If your apple buds are in the early “Green Tip” stage, you might only get a 10% loss if temperatures hit 18 degrees F.

However, if the apple blossoms are in “First Pink” stage, you might lose 10% at 28 degrees F. But you may lose 90% of them if temperatures drop to 24 degrees F!!

So, it depends.

I just took the photo (up top of this post) of my McIntosh apple tree. It shows buds in the Green Tip stage – actually just pushing beyond it. Today is April 21. It gets riskier as those buds go further into bloom, especially full bloom. That’s when it seems to happen up here… Mother Nature playing tricks. We’ll see what happens this year.

Apple Tree > Bud – Blossom Frost Damage Temperatures

Pear Tree > Bud – Blossom Frost Damage Temperatures

Apricot Tree > Bud – Blossom Frost Damage Temperatures

Cherry Tree > Bud- Blossom Frost Damage Temperatures

Peach & Nectarine > Bud – Blossom Frost Damage Temperatures

(Here’s the PDF from USU.edu)

(UPDATE)
So, I posted this article yesterday. I obviously JINXED myself. Today, April 22, I woke up to this:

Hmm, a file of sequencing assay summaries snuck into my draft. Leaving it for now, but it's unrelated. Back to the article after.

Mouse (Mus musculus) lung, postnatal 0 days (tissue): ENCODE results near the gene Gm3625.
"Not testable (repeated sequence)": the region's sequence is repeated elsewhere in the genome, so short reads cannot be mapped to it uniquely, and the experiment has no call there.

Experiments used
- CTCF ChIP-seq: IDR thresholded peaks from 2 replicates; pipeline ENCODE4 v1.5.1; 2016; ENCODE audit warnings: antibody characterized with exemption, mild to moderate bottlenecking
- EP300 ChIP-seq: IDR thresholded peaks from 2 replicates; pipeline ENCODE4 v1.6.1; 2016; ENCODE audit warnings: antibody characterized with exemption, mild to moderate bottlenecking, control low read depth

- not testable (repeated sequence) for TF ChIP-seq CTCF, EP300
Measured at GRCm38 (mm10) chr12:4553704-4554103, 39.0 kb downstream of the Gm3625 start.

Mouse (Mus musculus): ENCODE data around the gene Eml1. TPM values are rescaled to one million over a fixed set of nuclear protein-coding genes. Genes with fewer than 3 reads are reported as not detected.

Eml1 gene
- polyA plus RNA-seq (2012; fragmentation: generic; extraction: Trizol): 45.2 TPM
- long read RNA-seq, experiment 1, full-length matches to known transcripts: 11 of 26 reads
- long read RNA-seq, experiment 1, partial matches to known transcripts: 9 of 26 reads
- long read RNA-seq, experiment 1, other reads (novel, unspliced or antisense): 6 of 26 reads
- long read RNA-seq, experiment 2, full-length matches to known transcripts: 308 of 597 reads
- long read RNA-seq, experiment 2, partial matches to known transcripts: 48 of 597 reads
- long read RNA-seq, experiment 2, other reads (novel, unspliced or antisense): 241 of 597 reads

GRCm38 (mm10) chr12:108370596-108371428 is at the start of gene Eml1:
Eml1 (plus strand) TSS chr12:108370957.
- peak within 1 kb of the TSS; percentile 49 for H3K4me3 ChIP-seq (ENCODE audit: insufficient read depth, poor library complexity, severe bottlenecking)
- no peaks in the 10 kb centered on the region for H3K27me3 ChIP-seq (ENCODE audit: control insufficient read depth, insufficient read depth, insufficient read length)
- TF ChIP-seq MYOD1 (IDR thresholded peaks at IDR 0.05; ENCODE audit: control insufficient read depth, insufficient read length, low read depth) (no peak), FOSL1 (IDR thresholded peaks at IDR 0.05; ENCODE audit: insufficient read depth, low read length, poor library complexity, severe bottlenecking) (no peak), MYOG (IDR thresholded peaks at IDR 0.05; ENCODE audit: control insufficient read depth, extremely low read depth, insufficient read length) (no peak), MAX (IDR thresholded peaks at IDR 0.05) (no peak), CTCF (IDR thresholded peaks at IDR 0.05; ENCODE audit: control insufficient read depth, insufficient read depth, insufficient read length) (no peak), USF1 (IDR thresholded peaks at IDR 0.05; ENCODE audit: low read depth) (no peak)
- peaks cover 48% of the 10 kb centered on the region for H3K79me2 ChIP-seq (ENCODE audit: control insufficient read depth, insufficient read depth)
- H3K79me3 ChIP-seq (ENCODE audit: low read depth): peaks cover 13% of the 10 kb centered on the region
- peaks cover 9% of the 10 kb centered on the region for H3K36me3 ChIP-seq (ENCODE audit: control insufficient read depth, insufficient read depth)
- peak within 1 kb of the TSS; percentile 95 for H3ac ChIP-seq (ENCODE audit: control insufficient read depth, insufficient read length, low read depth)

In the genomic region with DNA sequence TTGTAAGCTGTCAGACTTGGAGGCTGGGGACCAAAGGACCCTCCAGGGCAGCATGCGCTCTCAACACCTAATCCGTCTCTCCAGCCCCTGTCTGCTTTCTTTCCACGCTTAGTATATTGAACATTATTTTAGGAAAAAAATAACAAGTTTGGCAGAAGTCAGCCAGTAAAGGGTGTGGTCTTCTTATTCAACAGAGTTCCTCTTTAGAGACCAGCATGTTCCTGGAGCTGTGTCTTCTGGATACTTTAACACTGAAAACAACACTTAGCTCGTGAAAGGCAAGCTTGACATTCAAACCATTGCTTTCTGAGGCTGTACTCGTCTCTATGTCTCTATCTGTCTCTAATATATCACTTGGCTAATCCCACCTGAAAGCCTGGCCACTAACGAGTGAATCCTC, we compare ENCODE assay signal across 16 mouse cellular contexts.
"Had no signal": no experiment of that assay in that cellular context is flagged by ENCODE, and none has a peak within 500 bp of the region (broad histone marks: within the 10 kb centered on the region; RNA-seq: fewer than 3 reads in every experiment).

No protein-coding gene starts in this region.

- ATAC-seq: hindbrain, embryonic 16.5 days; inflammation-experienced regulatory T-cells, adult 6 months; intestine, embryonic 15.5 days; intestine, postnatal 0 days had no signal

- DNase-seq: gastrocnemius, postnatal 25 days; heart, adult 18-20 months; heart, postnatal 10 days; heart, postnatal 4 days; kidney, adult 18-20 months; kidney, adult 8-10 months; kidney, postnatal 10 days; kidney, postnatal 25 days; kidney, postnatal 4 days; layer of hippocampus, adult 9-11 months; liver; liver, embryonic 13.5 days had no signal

23 Degrees! And 3 inches of snow! At the end of April? Uh-oh…

Referring to the critical temperature chart for my apple trees, it looks like (in theory) will have lost about 10%, since the buds are closer to the “half inch green”. Oh well. This is what happens…

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16 Comments

  1. I always just assume safe down to 25 (solid freeze) until the fruit has set. Once fruit has set they can survive a lot more. At least, that’s my experience.

    I also think humidity makes a difference.

    I have an almond tree that doesn’t bloom all at once–it blooms for about three weeks. Right now it’s in full bloom and the fruit has set for the first blooms. If we had a solid freeze tonight, we’d still get a harvest.